Considering now the relationships over the entire circuit shown in FIG. 1, the currents flowing in the strings of diodes 16, 22, 26 and 32, are designated respectively as I I I; and 1 In my arrangement, I select the number N of diodes 16 to be equal to the number of diodes 22 and I select the number N of diodes 26 to be equal to the number of diodes 32. Under these conditions the sum of the voltage drops around the loop including all ofthe diodes is given by:

N|IIII1N2 In 13+: in I4+N| In which reduces to: v

It is to be noted that both constants k and k have dropped out of the relationship so that neither affects the input-output relationship. Thus variations in ambient temperature do not result.

Taking the antilogarithm of both sides of this expression we obtain:

For purposes of illustration let the input variable be represented by:

(I l 1 /1 ,=I+x/I*x Let the output variable y be represented by Substituting Equations (1 l) and (13) in Equation (9) we obtain:

13 y) (14) (1x) (1+y l where p=N,/N or From the foregoing it can be seen that the output variable is related to the input variable by an expression raised to a power p which is the ratio of the numbers of nonlinear elements N and N Referring to FIG. 2 l have shown various relationships of the input and output variables in accordance with Equation (l5). It can be seen that I am able to represent any function made up of convex or concave relationships.

Referring now to FIG. 3 l have shown a system for representing a particular input-output relationship wherein a first section indicated generally by the reference character 36 represents one term of the function depending upon the input variable A. The other section indicated generally by the reference character 38 represents a term of the function of a second variable B. Section 36 includes two differentially connected devices, the first of which is indicated generally by the reference character 40. The device 40 includes as active elements a transistor 70 corresponding to transistor 12 of FIG. 1, a first string of diodes 48 and a second string of diodes comprising only the base-to-emitter junction of transistor 70. The other device 68 of the two differentially connected devices of section 36 includes transistor 68, a first string ofdiodes 46 and a second string of diodes including only the base-to-emitter junction oftransistor 72.

A resistor 50 connects the common terminals of the strings of diodes 46 and 48 to the terminal 52 ofa suitable source of positive potential. I connect an input transistor 42 and a balancing transistor 44 respectively between the other terminals of the strings of diodes 46 and 48 and constant current devices 56 and 58. A weighting resistor 62 connects the emitters of transistors 42 and 44. A biasing circuit indicated generally by the reference character 60, connected between a ground terminal 66 and the terminal 54 ofa suitable source of negative potential provides the required bias for emitter followers 56 and 58, for an emitter follower 74 connected between the common emitter terminals of transistors 70 and 72 and terminal 54 and for other constant current devices, to be described hereinafter, of the section 38. I apply the input A to a terminal 64 connected to the base of transistor 42.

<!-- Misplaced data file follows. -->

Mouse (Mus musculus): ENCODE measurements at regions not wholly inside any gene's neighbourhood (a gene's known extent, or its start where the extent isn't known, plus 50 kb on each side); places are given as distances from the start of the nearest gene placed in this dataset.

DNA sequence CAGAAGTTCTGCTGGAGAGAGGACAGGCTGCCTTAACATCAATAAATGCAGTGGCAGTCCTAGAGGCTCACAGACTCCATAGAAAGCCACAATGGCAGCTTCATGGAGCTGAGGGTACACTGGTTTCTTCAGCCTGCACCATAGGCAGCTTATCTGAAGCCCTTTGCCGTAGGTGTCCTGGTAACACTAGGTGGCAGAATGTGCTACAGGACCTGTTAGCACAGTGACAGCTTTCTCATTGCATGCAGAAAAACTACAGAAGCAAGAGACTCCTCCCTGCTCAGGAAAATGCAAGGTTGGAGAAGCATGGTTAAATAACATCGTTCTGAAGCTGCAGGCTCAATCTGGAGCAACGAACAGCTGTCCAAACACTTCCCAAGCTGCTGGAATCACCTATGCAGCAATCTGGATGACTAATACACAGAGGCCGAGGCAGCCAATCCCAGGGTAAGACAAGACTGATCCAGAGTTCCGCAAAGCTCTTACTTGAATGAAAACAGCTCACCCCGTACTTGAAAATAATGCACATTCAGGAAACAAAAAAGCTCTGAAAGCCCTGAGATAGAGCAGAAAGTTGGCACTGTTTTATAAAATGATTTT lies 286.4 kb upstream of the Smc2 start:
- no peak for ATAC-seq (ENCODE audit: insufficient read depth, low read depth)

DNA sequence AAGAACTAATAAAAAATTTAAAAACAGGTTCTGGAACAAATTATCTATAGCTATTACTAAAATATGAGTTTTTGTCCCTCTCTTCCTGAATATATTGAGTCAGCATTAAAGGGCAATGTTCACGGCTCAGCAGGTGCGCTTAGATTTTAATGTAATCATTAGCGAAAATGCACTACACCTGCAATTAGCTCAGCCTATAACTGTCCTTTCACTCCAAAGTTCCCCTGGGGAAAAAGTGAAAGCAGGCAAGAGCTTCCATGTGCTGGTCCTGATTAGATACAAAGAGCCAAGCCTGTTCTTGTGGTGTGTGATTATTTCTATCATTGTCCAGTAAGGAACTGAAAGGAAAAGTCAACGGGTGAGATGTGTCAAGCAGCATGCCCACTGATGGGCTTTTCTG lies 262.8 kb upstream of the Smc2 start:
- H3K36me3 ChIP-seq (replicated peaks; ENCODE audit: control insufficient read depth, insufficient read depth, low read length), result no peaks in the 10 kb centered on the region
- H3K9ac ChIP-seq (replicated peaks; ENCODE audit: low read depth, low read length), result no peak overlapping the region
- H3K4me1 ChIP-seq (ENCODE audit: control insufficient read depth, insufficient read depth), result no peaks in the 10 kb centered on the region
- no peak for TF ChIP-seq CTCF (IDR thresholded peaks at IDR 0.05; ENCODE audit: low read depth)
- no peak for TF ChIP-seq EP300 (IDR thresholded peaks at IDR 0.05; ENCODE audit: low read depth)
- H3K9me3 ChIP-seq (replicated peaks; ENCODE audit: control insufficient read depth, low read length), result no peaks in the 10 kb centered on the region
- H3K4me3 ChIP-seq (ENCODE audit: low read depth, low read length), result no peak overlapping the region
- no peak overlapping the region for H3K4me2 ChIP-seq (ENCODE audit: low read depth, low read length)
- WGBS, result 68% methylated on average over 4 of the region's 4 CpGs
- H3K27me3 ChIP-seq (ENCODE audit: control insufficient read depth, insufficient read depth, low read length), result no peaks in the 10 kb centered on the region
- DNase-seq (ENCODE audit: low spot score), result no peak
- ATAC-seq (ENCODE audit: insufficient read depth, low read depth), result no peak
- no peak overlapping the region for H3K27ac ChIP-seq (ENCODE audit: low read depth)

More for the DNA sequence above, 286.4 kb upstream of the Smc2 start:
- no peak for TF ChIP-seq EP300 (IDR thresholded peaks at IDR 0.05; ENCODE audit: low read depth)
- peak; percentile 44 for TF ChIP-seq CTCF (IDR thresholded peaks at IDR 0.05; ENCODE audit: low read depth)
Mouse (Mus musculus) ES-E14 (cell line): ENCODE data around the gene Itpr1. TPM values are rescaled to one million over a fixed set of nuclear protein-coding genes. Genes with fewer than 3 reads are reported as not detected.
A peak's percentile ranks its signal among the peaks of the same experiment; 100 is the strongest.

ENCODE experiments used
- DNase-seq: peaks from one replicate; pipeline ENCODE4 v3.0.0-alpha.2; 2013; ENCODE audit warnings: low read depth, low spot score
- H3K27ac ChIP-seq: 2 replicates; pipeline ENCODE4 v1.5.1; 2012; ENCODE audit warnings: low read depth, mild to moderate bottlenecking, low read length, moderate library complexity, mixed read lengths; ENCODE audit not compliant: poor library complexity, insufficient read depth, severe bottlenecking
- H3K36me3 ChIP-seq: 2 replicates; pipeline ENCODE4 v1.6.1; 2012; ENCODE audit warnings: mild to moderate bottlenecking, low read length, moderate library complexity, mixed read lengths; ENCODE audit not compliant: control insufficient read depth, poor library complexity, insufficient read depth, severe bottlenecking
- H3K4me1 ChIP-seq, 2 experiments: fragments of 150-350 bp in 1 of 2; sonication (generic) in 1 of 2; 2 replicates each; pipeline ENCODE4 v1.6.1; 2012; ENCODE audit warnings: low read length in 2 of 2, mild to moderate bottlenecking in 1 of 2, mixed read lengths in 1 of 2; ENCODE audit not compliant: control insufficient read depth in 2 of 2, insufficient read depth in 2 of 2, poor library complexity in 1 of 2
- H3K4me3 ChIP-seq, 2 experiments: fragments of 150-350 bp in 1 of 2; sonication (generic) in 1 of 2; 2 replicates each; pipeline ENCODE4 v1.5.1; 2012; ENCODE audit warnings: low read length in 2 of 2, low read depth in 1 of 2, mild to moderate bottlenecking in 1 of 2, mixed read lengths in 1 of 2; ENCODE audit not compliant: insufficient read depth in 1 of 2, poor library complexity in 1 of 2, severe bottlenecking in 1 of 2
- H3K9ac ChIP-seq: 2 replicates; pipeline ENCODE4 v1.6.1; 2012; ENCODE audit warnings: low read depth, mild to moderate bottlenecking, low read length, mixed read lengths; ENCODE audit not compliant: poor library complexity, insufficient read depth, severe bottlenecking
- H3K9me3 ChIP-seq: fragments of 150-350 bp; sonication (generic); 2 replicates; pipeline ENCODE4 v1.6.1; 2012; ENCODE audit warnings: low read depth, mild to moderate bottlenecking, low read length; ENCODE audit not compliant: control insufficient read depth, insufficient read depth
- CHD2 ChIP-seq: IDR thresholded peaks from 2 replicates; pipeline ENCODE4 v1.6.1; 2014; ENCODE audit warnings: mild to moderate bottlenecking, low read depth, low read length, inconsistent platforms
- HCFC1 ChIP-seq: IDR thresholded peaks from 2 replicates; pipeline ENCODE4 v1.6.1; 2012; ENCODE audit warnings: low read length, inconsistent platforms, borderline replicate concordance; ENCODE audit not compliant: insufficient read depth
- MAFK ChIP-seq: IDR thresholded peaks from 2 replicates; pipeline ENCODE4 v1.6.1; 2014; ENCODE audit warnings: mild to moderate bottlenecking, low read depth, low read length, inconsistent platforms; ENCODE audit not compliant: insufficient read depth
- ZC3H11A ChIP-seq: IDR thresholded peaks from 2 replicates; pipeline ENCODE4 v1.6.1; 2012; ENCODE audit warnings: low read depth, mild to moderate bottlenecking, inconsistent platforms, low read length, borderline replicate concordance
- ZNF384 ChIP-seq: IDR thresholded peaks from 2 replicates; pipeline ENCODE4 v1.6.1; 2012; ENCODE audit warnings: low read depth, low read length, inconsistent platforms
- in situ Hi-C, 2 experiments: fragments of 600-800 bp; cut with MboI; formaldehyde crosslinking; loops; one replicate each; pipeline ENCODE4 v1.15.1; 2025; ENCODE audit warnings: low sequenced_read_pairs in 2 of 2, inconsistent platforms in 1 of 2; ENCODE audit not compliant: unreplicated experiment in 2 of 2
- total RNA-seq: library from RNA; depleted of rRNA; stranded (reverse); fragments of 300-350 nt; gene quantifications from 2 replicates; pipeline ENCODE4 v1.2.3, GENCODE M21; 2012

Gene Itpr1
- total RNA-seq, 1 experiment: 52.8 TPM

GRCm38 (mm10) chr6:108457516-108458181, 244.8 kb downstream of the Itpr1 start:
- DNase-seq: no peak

In the section 36 I provide the same number of diodes 46 as diodes 48 which number is N in the expressions outlined hereinabove. Moreover in the section 36 the base-to-emitter junctions of the transistors 70 and 72 make up the nonlinear elements of the differentially connected devices 40 and 68. In the arrangement shown since only one of these devices is in the path of each of the currents I; and I N =l. As a result for the section 36 p=2.

In the other section 38 the first one, indicated generally by the reference character 76, of the two differentially connected devices includes the transistor 96, a first diode string including a single diode 86 and a second diode string including the baseto-emitterjunction of transistor 96 and a diode 100. The other device, indicated generally by the reference character 94, of the section 38, includes a transistor 98, a first diode string including a single diode 84 and a second diode string including the base-to-emitterjunction of transistor 98 and a diode 102.